1995 section members are entitled to Tier 1 benefits, plus an enhancement of two-thirds of the benefits they could have expected at normal pension age (though they can’t get a total benefit worth more than they would ordinarily be due at age 60). For members of the 2008 section, the enhancement is two-thirds of the benefits that they could have expected at age 65 (total benefit is capped at what they would ordinarily have been due at age 65). Finally, if you’re in the 2015 section, you’re entitled to Tier 1 benefits, plus an enhancement based on one half of your potential benefits at normal pension age.

Bear in mind that if you’re unable to prove permanent ill health based on the NHS’ Tier 1 or Tier 2 definitions, you won’t be able to claim early retirement benefits, which will leave you dependent on state benefits and any savings you may have built up.

This is one reason why income protection insurance should be strongly considered, as very few people have adequate savings to replace their income in the long-term. It is essential that any cover is arranged on an ‘own occupation’ basis. This simply means that, in the event of an illness or accident that renders you unfit to carry out your own job, that you are not in a position where you have to find other non-related work that may not require the same level of skill or training.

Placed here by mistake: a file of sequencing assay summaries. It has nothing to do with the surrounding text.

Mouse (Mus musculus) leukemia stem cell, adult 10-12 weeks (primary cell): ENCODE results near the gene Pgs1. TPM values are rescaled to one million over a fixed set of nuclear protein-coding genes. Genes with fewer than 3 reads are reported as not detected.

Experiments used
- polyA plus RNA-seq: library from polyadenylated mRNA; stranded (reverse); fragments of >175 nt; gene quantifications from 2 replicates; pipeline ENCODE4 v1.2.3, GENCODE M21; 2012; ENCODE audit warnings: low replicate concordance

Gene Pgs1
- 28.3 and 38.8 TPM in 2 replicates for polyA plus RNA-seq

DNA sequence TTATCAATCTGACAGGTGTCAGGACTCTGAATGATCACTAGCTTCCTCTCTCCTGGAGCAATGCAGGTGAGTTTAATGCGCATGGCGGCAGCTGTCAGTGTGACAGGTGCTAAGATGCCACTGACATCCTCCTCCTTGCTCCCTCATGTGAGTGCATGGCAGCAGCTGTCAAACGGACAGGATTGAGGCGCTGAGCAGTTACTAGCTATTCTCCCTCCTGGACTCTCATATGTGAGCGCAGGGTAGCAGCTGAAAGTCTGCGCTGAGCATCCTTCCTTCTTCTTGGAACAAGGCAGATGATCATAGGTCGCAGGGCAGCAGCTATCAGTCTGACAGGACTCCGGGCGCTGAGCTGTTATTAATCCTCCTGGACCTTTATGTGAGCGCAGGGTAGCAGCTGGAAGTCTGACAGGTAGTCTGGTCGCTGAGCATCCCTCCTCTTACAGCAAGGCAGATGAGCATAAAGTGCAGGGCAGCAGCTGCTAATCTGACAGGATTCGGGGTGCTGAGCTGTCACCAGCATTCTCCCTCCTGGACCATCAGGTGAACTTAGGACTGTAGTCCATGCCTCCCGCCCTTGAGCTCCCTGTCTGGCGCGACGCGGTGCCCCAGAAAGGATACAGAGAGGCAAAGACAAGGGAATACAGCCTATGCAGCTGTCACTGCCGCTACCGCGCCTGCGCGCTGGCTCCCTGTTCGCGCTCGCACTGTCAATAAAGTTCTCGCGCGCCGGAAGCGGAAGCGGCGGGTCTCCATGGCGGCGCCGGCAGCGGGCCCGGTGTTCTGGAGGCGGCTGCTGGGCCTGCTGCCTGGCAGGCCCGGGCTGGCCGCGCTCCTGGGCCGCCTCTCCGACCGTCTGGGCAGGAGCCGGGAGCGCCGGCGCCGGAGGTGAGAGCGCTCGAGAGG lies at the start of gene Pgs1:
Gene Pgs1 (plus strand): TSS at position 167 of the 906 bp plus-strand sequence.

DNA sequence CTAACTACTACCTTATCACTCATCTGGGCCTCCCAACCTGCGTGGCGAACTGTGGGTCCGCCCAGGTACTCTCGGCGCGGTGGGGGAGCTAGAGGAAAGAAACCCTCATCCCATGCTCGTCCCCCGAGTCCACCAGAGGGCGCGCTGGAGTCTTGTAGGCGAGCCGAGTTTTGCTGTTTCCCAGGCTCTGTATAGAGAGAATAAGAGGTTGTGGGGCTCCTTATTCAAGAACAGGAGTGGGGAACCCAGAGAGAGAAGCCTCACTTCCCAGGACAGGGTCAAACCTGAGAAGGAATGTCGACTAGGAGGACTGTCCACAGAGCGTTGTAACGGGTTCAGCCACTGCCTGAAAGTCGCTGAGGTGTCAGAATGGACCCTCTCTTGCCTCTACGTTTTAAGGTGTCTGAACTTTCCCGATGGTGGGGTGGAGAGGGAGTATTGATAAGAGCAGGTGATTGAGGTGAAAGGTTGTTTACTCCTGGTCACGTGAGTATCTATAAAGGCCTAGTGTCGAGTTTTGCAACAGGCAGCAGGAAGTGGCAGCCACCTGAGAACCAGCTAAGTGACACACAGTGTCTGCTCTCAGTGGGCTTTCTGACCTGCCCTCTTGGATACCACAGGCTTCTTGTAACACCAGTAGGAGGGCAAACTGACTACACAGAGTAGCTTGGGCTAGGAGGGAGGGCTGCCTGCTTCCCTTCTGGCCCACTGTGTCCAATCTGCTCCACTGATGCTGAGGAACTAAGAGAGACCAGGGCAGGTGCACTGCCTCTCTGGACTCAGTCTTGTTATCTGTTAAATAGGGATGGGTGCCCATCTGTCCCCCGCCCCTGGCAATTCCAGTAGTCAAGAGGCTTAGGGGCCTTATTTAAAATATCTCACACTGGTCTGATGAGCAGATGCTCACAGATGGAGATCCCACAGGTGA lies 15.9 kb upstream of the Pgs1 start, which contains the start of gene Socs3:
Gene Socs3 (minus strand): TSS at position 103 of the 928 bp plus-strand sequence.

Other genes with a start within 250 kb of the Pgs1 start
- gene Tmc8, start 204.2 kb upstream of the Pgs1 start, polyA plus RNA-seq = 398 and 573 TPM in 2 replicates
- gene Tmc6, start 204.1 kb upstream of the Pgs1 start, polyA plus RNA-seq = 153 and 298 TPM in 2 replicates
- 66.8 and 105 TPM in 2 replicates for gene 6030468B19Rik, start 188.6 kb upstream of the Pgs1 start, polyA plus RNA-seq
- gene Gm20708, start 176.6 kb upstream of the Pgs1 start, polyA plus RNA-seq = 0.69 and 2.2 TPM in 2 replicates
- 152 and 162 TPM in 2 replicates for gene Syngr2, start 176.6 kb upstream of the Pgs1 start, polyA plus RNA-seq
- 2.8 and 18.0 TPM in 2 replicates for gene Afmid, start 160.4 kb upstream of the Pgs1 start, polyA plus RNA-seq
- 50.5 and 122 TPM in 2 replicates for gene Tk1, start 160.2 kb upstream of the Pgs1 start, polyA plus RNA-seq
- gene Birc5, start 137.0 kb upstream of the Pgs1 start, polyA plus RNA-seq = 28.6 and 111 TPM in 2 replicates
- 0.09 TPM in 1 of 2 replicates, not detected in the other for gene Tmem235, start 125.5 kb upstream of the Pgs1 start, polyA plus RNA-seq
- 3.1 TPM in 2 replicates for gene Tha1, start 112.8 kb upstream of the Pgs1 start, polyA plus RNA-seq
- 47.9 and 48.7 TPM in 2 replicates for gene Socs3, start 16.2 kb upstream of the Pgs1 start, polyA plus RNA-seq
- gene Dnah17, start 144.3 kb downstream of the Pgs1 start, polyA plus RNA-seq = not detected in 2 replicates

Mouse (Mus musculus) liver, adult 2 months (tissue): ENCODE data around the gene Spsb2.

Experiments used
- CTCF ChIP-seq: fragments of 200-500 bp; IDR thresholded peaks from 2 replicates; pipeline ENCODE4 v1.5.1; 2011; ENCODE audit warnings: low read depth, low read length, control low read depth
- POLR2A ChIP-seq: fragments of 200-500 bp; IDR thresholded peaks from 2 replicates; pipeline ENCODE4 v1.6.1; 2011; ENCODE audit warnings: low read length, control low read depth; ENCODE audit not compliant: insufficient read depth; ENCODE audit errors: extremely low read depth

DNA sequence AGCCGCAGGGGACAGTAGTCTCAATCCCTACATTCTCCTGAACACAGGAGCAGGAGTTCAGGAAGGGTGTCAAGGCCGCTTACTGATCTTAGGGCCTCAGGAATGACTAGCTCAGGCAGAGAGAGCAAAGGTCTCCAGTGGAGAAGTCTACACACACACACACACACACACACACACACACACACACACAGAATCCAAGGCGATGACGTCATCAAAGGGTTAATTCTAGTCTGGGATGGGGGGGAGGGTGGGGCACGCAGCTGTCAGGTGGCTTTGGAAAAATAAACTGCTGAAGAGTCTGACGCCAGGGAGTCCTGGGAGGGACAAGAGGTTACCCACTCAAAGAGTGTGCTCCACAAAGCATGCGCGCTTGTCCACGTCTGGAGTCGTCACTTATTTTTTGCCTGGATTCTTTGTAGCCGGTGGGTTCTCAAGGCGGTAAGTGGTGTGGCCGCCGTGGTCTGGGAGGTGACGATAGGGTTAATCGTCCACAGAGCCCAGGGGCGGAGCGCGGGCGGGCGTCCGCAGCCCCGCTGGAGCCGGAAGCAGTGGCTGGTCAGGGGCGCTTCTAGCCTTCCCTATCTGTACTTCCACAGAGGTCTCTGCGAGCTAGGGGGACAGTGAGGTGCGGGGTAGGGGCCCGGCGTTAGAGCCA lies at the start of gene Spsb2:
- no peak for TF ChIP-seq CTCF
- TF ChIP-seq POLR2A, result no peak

Death in service benefits

If you die while you’re still employed as an NHS doctor, your family is entitled to death-in-service benefits worth twice your pensionable pay if you’re a member of the 1995 section of the NHS pension scheme, or twice your reckonable pay in the 2008 section or 2015 scheme. Your spouse or qualifying partner is also entitled to a pension for six months following your death based on your pensionable pay at that time.

NHS Pension Scheme members of more than two years’ standing have additional benefits here. Again, the benefits paid are dependent on the scheme you are a member of. In the 1995 section, your spouse, civil partner or nominated qualifying partner will receive an adult’s dependant’s pension for life worth half the amount of the Tier 2 ill-health pension benefits you were entitled to at the time of your death. In the 2008 Section, this is equivalent to 37.5%. If you are a transitional member and also have service in the 2015 scheme you will receive 33.75% of any tier two enhancement. Generally, only memberships since 6th April 1988 count for the purposes of working out this benefit, though this restriction does not apply to widows of male doctors.

Your children are also entitled to receive benefits – these are also based on your Tier 2 ill-health pension entitlement, or, if greater, your pension entitlement based on 10 years of membership.

Do you need more?

These benefits offer strong foundations on which to build, but many doctors will need additional protection to be confident that their families are well provided for; for example, that a mortgage or other debts can be paid off and that their standard of living will not suffer. Insuring your income against ill health provides important reassurance while good quality critical illness and life insurance will also offer comfort.

Did you know that BMA members can save up to 13% on life and critical illness insurance with our exclusive offer

Every family’s circumstances are different, so it is vital to take independent financial advice on the type and level of protection you need.

Content correct at time of writing and is intended for general information only and should not be construed as advice.